The timeless repository

Simplicity is difficult

Written by Steve Klabnik

Advice is really easy to give to others, but really hard to take yourself.

A long time ago, I decided that it was a good idea to fight for simplicity. It’s something to strive for. There’s beauty in simplicity. Yet… simplicity is incredibly difficult. I spend a lot of time on Hacker News, and there’s been a lot of discussion about “Minimum Viable Products.” I don’t find it hard at all to point at someone else’s project and say “You wouldn’t need this, you wouldn’t need that, you could have left this off.” But when looking at my own projects, it’s incredibly hard.

Such was the story with the Hackety Hack 1.0 release. I could have had 1.0 out in September rather than December if I’d only realized just how much stuff I was trying to work on that was absolutely unnecessary. I’m not sure exactly at what point this became clear to me, but I think it was the second or third time someone joked, “You’ve said 1.0 is a week away for the last three months.” It finally hit me: many things weren’t really necessary in a 1.0 release. Many of the things that were taking me so much time were also the parts that had the most bugs, were causing the most problems, and were the most complicated portions.

An interesting aside: I think that git has really enabled me to code fearlessly. I don’t worry any more about throwing away code, because it’s all in the history. I don’t mind trying out a new way of doing things, or starting a major refactoring, or anything else: The worst thing that’ll happen is that I’ll be forced to git reset --hard or git branch -D. Oh well. My app will survive.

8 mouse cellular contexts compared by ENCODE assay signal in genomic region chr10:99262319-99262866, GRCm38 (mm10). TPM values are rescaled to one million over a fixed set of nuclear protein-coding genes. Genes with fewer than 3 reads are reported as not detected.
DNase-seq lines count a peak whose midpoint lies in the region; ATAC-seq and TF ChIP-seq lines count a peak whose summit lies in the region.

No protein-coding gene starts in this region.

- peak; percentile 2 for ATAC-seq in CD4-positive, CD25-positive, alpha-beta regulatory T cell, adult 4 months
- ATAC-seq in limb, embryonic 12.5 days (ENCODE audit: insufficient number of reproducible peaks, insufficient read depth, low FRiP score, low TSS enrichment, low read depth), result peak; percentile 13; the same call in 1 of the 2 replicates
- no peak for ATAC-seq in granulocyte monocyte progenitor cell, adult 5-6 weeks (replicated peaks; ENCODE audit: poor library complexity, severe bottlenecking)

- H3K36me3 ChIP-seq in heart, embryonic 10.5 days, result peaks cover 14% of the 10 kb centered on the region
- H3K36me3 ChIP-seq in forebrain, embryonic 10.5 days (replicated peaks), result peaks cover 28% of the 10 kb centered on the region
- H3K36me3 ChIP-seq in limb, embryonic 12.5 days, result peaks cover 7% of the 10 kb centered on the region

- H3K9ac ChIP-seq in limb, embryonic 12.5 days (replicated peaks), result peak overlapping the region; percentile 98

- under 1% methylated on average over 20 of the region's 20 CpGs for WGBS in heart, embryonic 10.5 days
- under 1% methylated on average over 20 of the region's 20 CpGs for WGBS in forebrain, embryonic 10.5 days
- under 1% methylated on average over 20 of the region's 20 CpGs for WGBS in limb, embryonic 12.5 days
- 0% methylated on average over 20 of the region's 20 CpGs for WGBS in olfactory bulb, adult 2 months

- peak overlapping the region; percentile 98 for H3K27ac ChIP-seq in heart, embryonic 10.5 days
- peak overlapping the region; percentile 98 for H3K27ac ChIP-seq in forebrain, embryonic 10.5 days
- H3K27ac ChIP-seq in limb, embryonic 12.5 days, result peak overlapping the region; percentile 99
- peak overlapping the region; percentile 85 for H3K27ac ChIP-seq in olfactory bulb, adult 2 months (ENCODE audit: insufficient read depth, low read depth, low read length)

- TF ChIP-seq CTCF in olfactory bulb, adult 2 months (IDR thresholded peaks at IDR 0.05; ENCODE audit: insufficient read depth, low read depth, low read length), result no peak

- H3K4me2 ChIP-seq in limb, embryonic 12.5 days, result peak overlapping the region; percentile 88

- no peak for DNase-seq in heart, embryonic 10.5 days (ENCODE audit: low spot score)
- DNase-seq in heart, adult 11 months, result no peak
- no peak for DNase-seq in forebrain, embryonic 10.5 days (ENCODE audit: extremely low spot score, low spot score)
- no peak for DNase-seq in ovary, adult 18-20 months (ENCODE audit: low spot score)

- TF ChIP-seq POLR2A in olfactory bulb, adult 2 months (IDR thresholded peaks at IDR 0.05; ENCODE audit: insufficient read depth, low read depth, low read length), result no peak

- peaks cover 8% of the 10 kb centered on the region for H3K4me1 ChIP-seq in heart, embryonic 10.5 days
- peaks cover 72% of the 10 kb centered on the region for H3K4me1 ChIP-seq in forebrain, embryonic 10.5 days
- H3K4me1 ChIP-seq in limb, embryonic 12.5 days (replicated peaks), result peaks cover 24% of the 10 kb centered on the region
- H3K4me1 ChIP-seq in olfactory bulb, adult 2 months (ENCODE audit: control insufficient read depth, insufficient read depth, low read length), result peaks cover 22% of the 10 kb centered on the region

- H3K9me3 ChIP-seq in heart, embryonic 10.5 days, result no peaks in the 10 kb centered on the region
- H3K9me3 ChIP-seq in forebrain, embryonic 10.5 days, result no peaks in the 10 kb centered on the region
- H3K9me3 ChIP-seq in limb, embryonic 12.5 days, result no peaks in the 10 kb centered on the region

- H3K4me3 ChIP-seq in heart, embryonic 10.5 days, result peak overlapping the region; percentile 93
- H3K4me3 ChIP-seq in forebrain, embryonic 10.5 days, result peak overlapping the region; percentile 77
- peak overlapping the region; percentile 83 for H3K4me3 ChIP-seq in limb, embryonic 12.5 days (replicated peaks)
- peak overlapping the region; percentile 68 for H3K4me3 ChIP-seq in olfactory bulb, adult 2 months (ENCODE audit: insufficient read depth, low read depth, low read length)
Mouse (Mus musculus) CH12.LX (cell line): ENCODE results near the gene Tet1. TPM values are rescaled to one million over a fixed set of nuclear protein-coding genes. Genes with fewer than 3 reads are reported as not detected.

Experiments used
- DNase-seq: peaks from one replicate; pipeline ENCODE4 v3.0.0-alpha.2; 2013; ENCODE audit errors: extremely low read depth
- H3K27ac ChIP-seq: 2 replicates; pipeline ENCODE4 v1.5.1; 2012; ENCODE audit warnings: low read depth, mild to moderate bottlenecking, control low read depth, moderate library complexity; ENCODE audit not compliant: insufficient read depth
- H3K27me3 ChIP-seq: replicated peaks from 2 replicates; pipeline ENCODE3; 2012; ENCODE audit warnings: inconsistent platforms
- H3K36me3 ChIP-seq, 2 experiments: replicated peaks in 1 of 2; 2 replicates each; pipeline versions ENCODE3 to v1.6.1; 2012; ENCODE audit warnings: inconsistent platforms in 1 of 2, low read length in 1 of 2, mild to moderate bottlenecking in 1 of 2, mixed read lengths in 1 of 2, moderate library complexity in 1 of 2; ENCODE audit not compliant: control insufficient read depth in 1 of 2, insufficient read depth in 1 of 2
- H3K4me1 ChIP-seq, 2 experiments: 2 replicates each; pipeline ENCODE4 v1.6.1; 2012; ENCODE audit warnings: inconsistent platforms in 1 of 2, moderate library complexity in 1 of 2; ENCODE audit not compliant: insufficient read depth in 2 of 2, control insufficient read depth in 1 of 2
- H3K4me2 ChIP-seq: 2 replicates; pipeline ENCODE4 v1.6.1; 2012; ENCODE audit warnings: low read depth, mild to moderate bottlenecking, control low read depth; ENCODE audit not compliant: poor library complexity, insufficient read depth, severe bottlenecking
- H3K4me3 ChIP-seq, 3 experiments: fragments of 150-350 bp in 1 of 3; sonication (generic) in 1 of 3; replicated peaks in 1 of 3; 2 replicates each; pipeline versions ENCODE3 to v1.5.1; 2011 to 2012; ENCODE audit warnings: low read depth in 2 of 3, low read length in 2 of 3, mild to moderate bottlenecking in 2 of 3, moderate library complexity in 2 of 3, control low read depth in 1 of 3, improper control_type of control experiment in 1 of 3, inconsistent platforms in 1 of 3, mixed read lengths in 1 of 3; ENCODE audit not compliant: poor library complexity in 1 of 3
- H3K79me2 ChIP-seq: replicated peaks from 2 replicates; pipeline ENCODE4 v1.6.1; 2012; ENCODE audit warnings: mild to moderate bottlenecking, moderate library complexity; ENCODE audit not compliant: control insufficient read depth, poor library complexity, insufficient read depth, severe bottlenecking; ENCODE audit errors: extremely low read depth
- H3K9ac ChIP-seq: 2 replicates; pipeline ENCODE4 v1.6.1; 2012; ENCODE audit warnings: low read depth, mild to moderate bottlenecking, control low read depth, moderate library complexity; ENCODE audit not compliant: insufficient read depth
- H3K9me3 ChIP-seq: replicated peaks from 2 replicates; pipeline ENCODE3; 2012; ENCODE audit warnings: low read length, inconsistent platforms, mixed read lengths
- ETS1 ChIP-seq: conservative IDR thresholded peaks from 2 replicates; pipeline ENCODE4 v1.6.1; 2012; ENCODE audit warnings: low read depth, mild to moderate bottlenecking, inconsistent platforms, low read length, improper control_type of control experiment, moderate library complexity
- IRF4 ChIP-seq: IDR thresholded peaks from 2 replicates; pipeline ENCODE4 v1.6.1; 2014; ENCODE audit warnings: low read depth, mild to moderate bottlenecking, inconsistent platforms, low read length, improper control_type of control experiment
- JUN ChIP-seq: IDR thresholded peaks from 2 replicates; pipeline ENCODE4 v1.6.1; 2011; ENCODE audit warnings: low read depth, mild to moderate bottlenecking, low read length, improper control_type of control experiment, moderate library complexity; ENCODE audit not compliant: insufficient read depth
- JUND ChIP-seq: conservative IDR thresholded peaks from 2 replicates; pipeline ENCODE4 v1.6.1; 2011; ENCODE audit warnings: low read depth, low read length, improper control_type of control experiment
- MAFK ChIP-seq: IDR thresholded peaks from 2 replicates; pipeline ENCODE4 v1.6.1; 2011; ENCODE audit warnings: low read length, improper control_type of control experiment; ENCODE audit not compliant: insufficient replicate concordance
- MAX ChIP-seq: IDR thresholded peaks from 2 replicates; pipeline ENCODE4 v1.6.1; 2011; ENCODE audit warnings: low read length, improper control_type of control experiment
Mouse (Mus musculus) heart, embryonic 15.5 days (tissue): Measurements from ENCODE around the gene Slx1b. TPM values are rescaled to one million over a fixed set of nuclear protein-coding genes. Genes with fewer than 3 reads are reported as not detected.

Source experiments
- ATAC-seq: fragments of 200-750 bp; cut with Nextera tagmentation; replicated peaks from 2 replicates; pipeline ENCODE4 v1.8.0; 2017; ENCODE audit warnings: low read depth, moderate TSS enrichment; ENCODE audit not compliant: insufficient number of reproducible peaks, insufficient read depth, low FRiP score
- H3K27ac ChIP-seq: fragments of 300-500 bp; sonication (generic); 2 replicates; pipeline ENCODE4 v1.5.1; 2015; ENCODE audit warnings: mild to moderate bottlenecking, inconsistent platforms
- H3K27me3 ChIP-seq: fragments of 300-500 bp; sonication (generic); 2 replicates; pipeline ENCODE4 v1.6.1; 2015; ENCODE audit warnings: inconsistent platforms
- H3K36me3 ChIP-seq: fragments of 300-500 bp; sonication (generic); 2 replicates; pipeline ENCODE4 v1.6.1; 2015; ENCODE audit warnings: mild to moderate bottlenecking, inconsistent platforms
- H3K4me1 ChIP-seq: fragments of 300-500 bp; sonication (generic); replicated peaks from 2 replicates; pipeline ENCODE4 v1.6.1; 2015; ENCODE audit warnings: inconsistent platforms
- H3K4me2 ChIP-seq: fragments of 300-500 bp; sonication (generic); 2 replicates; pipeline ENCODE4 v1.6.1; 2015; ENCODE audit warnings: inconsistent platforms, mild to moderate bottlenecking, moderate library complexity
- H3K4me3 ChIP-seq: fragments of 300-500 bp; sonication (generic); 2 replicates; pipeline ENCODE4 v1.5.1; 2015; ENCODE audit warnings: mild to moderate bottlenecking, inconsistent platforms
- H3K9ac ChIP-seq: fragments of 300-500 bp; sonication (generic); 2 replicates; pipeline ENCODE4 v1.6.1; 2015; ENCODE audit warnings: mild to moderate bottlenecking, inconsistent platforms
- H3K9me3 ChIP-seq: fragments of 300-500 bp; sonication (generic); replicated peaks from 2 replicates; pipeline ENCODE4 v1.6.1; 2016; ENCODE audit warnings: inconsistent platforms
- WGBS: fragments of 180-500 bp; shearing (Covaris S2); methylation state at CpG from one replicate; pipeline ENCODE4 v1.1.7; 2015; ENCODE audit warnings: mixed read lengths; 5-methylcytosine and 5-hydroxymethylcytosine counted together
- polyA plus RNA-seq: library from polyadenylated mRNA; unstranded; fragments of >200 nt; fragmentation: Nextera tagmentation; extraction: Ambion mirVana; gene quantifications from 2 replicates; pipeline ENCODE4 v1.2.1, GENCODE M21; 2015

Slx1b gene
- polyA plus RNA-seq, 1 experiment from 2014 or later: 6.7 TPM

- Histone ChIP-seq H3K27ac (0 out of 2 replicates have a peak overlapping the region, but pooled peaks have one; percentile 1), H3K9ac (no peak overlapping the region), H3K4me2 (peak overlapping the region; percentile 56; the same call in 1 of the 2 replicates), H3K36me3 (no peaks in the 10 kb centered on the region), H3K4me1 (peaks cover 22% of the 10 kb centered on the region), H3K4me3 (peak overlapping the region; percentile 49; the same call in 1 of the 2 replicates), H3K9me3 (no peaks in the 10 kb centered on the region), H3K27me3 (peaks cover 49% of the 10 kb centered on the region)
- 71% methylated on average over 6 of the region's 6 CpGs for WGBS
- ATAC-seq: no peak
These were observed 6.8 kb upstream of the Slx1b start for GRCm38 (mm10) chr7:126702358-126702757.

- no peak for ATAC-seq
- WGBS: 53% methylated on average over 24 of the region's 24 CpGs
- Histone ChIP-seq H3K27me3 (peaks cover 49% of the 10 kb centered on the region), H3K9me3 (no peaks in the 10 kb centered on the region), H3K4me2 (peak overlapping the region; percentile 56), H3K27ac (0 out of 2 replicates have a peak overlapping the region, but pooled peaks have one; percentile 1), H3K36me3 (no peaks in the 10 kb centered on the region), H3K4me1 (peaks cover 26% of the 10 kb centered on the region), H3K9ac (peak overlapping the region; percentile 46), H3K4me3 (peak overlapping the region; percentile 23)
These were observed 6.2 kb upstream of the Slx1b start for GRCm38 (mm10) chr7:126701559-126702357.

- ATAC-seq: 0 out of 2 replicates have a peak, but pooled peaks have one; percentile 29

So that’s what I did for 1.0. I gave the whole application a hard once-over:

If I didn’t hear the correct answer, I git rm-ed with near reckless abandon. All of that code is going to be back someday, as all of those features are good things. But they weren’t actually needed. They were icing on the cake. What I really needed was to get some steak out the door, and to hell with the sizzle.

I also totally re-wrote the website component for Hackety as well. Once again, I ruthlessly cut scope. I actually cut it farther than I even thought would be okay, but you know what: it was okay. For the first few hours that the site was up, you could ask a question, but there’d be no way to answer it! Of course, later in the evening, I made that possible. But to get a release out the door and in the hands of users, it wasn’t necessary.

Finding what’s absolutely important and what’s not is still an art, at first. Once you have users, you can figure out what they want by tracking what they do, or by asking for feedback directly. But I’ll be constantly repeating to myself, “YAGNI. YAGNI. YAGNI.”